Ault v. International Harvester Co., supra, 117 Cal.Rptr. at 815-6, 528 P.2d at 1151-2.
An opinion from the Eighth Circuit restates this view*fn6 and goes on to give another reason specific to the recall context.
We believe that this reasoning is equally applicable here. Just as it is not reasonable to assume that manufacturers will forego improvements in products in order to avoid admission of the evidence of the improvements against them, it is not reasonable to assume that the manufacturers will risk wholesale violation of the National Traffic and Motor Vehicle Safety Act n.16 and liability for subsequent injuries caused by defects known by them to exist in order to avoid the possible use of recall evidence as an admission against them. We find no error in the admission of these documents.
n.16 Under 15 U.S.C. § 1398(a), violators of the National Traffic and Motor Vehicle Safety Act are subject to a civil penalty of up to $1,000 for each violation with respect to each motor vehicle in issue, not to exceed $800,000, for any related series of violations.
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that admission of such evidence would discourage manufacturers from taking safety precautions and making post-accident improvements. In fact, in addition to humanitarian reasons, there are at least two compelling practical reasons why manufacturers are likely to take immediate safety precautions upon learning of existing defects. First, manufacturers realize that liability insurance companies will not continue to insure the further production of known defective products; as a condition of continuing the existing insurance coverage the manufacturer would be required by the liability insurance company to correct these defects. Second, manufacturers are well aware of the marketing impact which adverse publicity can have on future sales; and future sales will definitely take high priority over the payment by a manufacturer's insurance carrier of a damage suit judgment.
Davis, Evidence of Post-Accident Failures, Modifications and Design Changes in Products Liability Litigation, 6 St. Mary's L.J. 792 at 798-9 (1975) (footnote omitted).
One law review article went so far as to suggest that the admissibility of such evidence would encourage, rather than discourage remedial action.
The assumption that the admission of evidence of subsequent repairs discourages defendants from making required repairs may be erroneous. Manufacturers and distributors of mass-produced products may not be so callous to the safety of the consumer as the general exclusionary rule presumes. Furthermore, to the extent that admission of such evidence results in recovery by injured plaintiffs, it can be argued that evidence of subsequent repairs encourages future remedial action.
Note, Products Liability and Evidence of Subsequent Repairs, 1972 Duke L.J. 837 at 848 (fns. omitted).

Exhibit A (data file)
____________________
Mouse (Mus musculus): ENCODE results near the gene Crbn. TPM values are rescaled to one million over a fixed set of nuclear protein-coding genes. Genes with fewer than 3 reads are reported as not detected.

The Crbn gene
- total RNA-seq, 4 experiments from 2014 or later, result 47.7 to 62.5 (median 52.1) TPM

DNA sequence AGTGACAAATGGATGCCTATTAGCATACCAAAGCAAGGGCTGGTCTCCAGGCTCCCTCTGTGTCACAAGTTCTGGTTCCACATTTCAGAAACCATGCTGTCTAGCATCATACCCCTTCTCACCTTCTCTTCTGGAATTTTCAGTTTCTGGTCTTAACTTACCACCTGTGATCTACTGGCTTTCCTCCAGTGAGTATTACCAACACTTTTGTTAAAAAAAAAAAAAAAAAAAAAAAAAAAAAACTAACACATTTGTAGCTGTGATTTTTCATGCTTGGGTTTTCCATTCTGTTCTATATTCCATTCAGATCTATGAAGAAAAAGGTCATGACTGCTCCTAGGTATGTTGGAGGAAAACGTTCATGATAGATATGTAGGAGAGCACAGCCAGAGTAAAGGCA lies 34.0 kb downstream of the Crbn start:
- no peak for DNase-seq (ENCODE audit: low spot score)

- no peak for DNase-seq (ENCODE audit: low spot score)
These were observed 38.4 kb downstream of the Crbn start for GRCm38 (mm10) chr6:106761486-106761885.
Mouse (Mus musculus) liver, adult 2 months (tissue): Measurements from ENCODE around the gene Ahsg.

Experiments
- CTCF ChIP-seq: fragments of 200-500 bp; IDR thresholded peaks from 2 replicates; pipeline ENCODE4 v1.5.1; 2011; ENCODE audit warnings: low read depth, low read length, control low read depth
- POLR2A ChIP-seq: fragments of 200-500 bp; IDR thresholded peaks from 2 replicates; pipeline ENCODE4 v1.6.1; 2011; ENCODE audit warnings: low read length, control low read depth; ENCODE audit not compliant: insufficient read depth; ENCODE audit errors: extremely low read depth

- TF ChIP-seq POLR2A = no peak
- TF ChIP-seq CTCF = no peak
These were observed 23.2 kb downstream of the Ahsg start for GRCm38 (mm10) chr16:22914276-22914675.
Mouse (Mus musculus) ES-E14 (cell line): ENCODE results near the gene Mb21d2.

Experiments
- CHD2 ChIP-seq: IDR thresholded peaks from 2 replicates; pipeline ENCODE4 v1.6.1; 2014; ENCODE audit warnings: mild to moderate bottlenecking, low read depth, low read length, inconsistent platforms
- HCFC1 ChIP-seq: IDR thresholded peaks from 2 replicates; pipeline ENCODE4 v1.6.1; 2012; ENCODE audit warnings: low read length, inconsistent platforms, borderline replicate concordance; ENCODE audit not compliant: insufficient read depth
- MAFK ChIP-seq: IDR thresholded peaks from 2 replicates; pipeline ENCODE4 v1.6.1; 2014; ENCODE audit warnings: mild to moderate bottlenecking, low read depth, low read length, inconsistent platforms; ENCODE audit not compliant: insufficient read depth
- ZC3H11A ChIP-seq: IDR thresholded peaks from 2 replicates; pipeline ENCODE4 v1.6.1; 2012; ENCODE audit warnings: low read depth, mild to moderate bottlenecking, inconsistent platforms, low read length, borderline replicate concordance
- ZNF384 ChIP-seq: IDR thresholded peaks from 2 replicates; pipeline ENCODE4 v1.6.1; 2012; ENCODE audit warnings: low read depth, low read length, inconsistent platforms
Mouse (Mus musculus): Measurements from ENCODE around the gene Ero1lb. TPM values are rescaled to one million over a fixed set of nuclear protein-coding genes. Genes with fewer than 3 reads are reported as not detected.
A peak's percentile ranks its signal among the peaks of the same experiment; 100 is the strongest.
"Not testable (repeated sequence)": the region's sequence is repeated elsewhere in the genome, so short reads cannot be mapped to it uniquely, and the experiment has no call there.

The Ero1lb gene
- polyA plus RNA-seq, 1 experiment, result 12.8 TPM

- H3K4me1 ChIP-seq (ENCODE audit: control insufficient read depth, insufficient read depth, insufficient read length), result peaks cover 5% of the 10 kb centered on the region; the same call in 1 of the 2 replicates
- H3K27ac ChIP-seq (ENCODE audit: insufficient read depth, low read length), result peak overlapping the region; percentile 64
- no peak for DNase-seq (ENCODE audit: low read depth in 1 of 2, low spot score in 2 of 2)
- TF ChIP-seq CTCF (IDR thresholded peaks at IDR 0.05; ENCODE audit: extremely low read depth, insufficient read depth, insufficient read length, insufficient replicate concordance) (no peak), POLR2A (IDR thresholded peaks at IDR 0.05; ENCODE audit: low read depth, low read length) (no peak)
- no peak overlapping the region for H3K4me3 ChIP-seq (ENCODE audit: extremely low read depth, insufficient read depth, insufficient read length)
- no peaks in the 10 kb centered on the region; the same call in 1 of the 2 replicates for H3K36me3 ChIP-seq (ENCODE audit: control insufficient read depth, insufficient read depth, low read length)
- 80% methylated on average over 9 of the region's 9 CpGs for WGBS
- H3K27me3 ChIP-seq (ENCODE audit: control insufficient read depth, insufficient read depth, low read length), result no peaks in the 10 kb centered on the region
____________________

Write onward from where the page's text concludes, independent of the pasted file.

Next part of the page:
We find each of these several quotations persuasive. Cumulatively they constitute an overwhelming set of arguments in favor of the admissibility of the recall notice. We conclude, along with the Duke Law Journal author that:
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Relevant evidence should not be excluded from a products liability case by an obsolete evidentiary rule when modern legal theories, accompanied by economic and political pressures, will achieve the desired policy goals.
Duke L.J., supra, at 850.
The next issue involves a back injury which appellee alleged was the result of the motorcycle accident. Both appellants contend that the withdrawal of a juror and cautionary instructions should have followed argument and testimony on appellee's back injury and that their absence mandates a new trial.
They base this on the following rule of law. "Pennsylvania case law is clear that in a personal injury case when there is no obvious causal relationship between the accident and the injury, unequivocal medical testimony is necessary to establish the causal connection." Albert v. Alter, 252 Pa. Super. 203 at 224, 381 A.2d 459 at 470 (1977).
The back injury was introduced by appellee into the case at three points: in appellee's opening argument; in appellee's testimony; and in appellee's closing argument. Appellant's objected in a timely fashion at the opening argument. The issue is, therefore, preserved for our review in that instance.*fn7 However, appellants failed to object at the time of appellee's testimony or at the closing argument. As a consequence, this issue was not properly preserved in those contexts. Dilliplaine v. Lehigh Valley Trust Co., 457 Pa. 255, 322 A.2d 114 (1974).
Of course, once an objection has been properly made, counsel is not obliged to repeatedly voice objections in a tendentious manner. However, counsel is required to repeat an objection when the grounds for it recur in separate
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phases of the trial.*fn8 This is required because the validity of an objection may change during the course of a trial.